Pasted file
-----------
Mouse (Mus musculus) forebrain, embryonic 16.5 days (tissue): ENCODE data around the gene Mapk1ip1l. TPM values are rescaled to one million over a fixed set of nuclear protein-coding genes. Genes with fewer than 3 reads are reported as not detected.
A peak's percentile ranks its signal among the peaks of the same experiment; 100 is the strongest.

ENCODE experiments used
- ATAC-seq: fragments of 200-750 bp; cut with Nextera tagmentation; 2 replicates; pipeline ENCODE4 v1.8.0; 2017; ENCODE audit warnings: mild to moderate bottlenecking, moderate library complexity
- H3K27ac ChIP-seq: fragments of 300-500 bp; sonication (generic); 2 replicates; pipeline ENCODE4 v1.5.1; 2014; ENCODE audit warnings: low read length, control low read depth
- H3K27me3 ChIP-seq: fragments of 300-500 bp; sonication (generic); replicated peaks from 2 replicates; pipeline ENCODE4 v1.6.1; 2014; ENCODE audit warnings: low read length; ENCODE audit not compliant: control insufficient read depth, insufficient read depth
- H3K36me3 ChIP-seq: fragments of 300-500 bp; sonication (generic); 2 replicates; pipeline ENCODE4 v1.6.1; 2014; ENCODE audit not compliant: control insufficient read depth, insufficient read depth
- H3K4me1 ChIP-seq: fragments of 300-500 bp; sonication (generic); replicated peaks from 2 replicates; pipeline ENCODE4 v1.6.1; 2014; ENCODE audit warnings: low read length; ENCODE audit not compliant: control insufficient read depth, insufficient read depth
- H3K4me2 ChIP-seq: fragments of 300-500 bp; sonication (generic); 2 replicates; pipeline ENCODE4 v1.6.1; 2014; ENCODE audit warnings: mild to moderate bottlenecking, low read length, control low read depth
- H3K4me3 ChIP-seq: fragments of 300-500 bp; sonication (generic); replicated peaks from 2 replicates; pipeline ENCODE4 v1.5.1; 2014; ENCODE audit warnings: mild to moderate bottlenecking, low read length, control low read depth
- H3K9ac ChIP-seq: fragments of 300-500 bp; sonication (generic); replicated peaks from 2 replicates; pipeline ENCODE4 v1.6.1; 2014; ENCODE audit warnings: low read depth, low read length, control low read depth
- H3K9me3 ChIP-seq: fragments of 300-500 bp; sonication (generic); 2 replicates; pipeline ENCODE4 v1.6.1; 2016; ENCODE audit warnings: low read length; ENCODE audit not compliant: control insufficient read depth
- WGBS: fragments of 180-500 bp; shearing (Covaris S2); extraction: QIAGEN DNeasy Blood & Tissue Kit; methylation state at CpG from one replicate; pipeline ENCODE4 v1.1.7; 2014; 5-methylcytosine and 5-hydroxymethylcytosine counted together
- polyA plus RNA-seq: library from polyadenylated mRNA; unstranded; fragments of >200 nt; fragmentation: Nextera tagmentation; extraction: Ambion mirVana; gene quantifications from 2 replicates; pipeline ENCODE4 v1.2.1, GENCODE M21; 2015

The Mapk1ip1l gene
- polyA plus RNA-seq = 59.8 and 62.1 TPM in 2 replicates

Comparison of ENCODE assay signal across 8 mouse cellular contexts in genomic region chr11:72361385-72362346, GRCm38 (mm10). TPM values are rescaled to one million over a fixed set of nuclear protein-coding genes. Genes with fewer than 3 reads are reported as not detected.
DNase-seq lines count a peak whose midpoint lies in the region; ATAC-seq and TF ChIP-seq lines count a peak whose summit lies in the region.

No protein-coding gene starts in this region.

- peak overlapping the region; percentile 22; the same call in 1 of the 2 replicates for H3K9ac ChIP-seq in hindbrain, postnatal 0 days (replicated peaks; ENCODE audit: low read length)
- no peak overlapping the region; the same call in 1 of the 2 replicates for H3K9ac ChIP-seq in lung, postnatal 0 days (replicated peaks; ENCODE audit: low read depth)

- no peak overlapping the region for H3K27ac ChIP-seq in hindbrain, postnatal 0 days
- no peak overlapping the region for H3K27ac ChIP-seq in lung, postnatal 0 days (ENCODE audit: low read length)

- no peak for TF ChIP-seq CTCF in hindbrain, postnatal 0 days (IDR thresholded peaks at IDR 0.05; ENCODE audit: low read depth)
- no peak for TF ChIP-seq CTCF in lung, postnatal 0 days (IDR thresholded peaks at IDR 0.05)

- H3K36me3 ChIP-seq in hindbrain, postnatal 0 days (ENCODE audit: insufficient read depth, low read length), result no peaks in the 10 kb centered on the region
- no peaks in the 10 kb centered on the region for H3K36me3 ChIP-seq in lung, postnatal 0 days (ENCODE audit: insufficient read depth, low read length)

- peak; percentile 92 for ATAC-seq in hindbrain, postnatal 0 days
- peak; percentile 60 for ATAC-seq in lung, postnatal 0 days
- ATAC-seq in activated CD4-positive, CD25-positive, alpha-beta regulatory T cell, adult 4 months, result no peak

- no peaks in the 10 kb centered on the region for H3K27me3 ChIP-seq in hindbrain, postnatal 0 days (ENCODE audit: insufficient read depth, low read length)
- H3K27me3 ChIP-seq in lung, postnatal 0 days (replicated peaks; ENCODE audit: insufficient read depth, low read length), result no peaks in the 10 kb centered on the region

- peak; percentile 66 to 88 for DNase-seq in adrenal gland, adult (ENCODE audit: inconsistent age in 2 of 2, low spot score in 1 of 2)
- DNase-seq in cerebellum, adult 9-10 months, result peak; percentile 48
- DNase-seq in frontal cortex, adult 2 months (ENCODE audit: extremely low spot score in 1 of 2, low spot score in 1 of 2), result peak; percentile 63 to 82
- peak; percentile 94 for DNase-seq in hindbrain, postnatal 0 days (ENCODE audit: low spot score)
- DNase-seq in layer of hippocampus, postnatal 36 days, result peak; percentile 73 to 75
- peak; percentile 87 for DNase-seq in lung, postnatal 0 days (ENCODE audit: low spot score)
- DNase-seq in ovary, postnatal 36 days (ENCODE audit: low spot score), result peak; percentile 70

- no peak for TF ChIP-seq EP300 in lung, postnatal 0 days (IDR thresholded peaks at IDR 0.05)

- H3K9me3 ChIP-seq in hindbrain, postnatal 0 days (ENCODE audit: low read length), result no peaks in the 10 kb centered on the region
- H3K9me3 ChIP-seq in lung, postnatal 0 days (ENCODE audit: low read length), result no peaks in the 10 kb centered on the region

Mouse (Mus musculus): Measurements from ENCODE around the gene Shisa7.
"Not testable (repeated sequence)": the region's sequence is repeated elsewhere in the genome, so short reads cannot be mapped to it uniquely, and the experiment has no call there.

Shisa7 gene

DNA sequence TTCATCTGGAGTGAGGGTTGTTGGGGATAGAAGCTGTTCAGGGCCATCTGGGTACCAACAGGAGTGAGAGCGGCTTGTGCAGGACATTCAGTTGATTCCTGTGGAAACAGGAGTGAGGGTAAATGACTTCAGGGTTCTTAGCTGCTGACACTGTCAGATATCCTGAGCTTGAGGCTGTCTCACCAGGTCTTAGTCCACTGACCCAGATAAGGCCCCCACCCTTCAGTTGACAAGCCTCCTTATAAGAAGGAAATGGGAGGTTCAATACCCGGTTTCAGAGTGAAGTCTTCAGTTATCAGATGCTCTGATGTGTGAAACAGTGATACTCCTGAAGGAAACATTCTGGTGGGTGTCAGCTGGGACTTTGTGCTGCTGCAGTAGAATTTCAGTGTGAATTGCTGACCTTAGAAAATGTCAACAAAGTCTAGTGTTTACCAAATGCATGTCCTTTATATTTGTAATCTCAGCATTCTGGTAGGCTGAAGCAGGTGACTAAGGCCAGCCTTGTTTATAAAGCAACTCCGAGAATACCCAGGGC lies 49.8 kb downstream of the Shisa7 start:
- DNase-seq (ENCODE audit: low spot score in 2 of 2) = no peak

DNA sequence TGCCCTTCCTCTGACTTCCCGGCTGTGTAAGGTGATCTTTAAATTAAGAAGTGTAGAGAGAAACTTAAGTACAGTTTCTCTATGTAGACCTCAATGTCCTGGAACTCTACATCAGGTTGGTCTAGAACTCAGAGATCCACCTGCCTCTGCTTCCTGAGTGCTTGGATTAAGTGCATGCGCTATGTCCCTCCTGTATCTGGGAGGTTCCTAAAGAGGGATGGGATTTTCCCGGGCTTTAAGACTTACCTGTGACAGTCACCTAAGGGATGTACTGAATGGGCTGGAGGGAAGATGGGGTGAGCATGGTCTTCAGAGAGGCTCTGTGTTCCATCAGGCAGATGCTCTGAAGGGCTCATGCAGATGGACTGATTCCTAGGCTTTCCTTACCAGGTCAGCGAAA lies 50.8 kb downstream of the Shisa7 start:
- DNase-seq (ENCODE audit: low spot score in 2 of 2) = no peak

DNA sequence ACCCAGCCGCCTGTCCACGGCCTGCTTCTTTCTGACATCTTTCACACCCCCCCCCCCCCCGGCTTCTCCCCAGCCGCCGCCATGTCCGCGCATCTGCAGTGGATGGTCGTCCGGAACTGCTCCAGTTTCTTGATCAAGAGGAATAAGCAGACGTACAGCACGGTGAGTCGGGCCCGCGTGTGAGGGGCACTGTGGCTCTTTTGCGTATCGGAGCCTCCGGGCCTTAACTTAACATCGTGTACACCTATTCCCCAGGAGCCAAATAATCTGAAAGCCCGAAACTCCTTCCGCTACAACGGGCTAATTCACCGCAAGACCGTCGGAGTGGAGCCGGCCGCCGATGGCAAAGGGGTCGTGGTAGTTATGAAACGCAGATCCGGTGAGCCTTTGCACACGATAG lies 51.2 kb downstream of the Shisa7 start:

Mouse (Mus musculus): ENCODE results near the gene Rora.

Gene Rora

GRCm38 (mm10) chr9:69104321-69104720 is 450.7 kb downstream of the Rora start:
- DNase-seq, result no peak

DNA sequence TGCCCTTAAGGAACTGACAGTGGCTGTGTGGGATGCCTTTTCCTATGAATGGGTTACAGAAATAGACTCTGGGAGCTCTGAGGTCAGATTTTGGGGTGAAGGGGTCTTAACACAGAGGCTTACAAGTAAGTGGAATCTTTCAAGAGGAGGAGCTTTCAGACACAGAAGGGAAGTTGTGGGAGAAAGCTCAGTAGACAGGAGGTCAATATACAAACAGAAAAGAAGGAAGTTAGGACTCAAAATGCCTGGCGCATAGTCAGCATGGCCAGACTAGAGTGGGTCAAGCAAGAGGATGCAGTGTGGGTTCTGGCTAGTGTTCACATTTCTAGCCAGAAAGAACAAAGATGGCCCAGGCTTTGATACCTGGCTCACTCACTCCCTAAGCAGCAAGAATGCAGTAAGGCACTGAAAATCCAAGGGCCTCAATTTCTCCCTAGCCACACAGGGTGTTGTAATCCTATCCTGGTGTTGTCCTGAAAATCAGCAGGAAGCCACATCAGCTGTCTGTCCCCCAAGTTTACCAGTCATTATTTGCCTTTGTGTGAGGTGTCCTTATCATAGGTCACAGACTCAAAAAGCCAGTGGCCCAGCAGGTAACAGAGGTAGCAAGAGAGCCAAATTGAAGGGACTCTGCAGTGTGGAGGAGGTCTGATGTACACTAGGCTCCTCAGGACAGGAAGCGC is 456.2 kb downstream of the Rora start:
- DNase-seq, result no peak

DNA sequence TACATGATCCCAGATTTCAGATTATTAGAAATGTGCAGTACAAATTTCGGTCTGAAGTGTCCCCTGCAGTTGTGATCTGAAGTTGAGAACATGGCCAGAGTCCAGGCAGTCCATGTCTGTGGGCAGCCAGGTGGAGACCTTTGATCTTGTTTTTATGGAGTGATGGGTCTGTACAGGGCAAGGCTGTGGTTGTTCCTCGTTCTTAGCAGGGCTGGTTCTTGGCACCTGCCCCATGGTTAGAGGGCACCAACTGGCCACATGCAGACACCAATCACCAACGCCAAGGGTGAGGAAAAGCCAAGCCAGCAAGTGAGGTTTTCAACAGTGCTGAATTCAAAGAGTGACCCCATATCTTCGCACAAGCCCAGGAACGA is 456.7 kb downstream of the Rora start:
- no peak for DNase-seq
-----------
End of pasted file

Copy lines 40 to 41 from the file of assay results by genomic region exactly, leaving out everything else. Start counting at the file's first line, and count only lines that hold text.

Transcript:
- no peak for TF ChIP-seq EP300 in lung, postnatal 0 days (IDR thresholded peaks at IDR 0.05)

- H3K9me3 ChIP-seq in hindbrain, postnatal 0 days (ENCODE audit: low read length), result no peaks in the 10 kb centered on the region